DALLAS, TX - A North Texas same-sex couple both wanted to carry their baby and through a special type of in vitro fertilization they were able to. Ashleigh and Bliss Coulter call 5-month-old Stetson their miracle baby.
"The way that Mr. Stetson came into this world was pretty special," Ashleigh said.
When Ashleigh and Bliss married, they knew they wanted kids and through what's called "Effortless IVF" they were both able to carry their son.
Ashleigh and Bliss Coulter call 5-month-old Stetson their miracle baby (Coulter family)
"We gave it a try and it was very, very successful," Bliss said.
"This represents the first time that two women have both physically carried their child together," fertility specialist Dr. Kathy Doody of The Center for Assisted Reproduction said.
Kathy and her husband, Dr. Kevin Doody made it happen using Bliss' eggs and sperm from a donor.
"She was so confident when she was saying that they can do it," Ashleigh said. "I think that was surprising to us but also exciting."
Through Effortless IVF, instead of placing the sperm and eggs into incubators, they go into an INVOcell. This device is then placed in the body for five days where the egg fertilizes and early embryo development begins.
In the Coluter's case, after five days, Bliss had the INVOcell removed. The embryos were frozen and then one was transferred to Ashleigh. She carried their baby to term.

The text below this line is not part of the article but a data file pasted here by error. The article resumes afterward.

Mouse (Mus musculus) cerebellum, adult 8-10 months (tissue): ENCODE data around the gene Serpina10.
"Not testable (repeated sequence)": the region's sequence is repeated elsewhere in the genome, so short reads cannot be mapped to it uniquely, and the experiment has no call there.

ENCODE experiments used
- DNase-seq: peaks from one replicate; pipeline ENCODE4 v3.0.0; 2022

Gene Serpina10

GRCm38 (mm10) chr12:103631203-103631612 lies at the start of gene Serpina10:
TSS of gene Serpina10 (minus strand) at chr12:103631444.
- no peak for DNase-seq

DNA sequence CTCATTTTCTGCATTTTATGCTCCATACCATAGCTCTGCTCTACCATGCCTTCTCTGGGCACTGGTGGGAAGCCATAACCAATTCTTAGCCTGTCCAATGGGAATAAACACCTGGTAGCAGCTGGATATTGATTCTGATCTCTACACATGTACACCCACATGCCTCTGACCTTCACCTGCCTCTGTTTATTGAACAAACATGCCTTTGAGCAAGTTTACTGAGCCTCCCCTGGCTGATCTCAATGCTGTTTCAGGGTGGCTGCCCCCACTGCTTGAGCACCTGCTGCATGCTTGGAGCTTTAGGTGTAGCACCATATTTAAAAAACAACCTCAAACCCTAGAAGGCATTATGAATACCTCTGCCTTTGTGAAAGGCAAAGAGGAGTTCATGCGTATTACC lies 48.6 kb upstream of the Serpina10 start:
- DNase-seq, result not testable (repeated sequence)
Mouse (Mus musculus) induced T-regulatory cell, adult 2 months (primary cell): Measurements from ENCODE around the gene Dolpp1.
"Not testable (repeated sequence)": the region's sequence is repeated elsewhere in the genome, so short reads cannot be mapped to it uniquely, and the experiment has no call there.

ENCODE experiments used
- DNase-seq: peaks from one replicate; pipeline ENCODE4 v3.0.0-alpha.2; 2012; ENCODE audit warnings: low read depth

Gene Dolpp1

The Coulter family
"This is a revolutionary type of IVF," Kevin said. "It's more accessible, it's more affordable and it's truly more natural."
He said it's received mixed feelings from the medical community.
"I think many have been excited about the thought but Kevin is correct, doctors in general, we don't like change so I think that their ability to share their story is phenomenal," Kathy said.
Ashleigh and Bliss said they feel blessed to be able to share this experience together and more children are in their future.
"You know your whole life changes obviously with anybody when they have a baby so leaning on your partner I think is really, really important and I definitely think it brought us closer together," Ashleigh said.
Even though the Coulters were the Doody's first same sex couple to go through Effortless IVF, they've performed the process for around 200 heterosexual couples.
They said the process typically costs about half as much as traditional IVF.
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